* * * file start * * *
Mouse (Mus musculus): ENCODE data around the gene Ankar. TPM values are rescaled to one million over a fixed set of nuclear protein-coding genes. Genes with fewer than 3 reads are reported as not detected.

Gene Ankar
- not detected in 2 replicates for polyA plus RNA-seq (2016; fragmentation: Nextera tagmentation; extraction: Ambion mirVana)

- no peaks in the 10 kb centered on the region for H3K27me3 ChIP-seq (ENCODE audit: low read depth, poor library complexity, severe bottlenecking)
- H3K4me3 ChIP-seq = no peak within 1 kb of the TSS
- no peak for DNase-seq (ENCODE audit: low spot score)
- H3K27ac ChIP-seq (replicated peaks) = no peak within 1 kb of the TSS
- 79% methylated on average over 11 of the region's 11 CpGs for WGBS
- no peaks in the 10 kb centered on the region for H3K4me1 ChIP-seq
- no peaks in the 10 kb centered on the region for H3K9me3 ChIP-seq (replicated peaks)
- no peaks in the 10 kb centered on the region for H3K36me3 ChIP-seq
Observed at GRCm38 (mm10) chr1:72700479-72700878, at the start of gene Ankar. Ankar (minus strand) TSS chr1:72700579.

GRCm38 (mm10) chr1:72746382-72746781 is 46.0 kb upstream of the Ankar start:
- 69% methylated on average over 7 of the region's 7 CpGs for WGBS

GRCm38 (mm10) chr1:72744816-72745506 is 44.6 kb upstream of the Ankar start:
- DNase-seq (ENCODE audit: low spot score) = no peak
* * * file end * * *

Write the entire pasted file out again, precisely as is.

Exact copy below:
Mouse (Mus musculus): ENCODE data around the gene Ankar. TPM values are rescaled to one million over a fixed set of nuclear protein-coding genes. Genes with fewer than 3 reads are reported as not detected.

Gene Ankar
- not detected in 2 replicates for polyA plus RNA-seq (2016; fragmentation: Nextera tagmentation; extraction: Ambion mirVana)

- no peaks in the 10 kb centered on the region for H3K27me3 ChIP-seq (ENCODE audit: low read depth, poor library complexity, severe bottlenecking)
- H3K4me3 ChIP-seq = no peak within 1 kb of the TSS
- no peak for DNase-seq (ENCODE audit: low spot score)
- H3K27ac ChIP-seq (replicated peaks) = no peak within 1 kb of the TSS
- 79% methylated on average over 11 of the region's 11 CpGs for WGBS
- no peaks in the 10 kb centered on the region for H3K4me1 ChIP-seq
- no peaks in the 10 kb centered on the region for H3K9me3 ChIP-seq (replicated peaks)
- no peaks in the 10 kb centered on the region for H3K36me3 ChIP-seq
Observed at GRCm38 (mm10) chr1:72700479-72700878, at the start of gene Ankar. Ankar (minus strand) TSS chr1:72700579.

GRCm38 (mm10) chr1:72746382-72746781 is 46.0 kb upstream of the Ankar start:
- 69% methylated on average over 7 of the region's 7 CpGs for WGBS

GRCm38 (mm10) chr1:72744816-72745506 is 44.6 kb upstream of the Ankar start:
- DNase-seq (ENCODE audit: low spot score) = no peak